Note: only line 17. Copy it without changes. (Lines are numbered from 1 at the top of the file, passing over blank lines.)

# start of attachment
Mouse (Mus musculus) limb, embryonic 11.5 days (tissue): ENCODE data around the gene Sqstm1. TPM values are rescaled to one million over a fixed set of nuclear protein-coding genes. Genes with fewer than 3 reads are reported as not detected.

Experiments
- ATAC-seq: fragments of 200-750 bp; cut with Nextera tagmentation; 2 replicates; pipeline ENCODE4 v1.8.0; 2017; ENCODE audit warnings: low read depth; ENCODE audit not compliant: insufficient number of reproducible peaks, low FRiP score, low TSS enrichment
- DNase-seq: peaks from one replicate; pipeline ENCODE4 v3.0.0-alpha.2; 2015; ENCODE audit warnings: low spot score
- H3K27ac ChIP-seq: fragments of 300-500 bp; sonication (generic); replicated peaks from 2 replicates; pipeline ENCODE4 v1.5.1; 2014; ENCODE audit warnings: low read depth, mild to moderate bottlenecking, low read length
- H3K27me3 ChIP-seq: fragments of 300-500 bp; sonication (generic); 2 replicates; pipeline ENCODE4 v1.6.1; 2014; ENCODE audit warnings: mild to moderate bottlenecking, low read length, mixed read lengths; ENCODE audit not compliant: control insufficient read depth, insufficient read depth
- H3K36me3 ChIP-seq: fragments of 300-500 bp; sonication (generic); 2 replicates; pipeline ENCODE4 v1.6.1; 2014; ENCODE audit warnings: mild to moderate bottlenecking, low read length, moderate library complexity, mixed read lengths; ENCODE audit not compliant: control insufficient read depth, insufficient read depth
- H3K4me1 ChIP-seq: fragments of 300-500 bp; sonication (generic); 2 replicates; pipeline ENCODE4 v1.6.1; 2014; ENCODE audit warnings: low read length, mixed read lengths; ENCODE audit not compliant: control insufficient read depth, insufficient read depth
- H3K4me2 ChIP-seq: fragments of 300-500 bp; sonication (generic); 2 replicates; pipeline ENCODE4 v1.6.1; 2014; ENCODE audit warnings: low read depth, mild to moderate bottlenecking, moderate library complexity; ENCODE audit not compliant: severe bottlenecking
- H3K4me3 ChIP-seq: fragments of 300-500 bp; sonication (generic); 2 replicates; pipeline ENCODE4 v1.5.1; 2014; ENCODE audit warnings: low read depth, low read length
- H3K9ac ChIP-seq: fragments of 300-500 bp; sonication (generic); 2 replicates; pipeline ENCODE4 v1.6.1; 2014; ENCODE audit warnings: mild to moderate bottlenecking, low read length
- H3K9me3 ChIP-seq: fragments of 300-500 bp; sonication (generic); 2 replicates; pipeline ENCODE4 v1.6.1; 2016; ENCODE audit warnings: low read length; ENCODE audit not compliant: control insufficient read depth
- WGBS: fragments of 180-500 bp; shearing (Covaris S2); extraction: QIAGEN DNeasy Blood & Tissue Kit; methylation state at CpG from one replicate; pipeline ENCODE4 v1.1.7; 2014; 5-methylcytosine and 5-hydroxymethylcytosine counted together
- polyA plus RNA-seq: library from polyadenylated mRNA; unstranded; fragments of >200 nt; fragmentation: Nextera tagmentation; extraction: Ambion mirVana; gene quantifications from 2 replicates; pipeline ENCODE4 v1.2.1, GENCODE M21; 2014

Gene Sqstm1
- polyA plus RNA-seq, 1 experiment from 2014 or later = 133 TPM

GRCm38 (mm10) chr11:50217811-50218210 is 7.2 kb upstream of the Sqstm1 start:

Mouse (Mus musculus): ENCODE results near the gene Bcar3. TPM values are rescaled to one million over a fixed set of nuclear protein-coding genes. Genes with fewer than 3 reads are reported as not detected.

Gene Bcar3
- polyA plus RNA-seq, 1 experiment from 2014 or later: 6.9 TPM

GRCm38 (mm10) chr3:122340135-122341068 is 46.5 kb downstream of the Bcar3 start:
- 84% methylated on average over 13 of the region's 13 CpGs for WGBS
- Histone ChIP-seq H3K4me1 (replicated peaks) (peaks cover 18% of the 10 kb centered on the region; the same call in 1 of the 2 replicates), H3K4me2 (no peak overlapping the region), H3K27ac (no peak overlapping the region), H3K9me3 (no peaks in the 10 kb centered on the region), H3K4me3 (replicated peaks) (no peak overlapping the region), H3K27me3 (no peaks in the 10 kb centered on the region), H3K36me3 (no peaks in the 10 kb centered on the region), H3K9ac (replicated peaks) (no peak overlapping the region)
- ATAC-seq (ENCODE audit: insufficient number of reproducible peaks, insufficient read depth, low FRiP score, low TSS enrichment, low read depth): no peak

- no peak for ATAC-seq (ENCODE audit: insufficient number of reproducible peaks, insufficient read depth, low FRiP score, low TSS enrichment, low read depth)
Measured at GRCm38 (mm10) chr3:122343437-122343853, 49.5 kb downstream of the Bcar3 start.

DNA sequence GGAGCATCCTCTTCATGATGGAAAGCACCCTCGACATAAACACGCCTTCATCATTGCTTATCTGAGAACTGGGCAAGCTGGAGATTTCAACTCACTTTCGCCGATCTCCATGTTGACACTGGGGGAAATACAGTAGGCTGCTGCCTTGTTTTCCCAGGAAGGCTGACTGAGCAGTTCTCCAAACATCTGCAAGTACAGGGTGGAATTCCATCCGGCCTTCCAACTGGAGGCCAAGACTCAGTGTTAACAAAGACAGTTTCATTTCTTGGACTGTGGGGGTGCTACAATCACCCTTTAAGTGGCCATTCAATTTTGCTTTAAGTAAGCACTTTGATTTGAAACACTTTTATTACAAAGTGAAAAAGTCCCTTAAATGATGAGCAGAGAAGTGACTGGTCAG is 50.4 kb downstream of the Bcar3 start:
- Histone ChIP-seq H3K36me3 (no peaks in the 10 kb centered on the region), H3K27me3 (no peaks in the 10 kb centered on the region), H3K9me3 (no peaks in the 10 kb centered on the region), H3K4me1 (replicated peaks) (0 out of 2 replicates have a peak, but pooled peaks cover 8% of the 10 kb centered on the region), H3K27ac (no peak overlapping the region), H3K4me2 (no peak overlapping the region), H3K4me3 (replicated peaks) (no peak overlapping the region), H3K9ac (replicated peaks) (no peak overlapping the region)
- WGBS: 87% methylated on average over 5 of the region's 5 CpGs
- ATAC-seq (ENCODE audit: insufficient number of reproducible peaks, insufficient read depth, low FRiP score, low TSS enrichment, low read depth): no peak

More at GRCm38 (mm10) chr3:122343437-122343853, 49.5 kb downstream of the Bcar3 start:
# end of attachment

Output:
GRCm38 (mm10) chr11:50217811-50218210 is 7.2 kb upstream of the Sqstm1 start: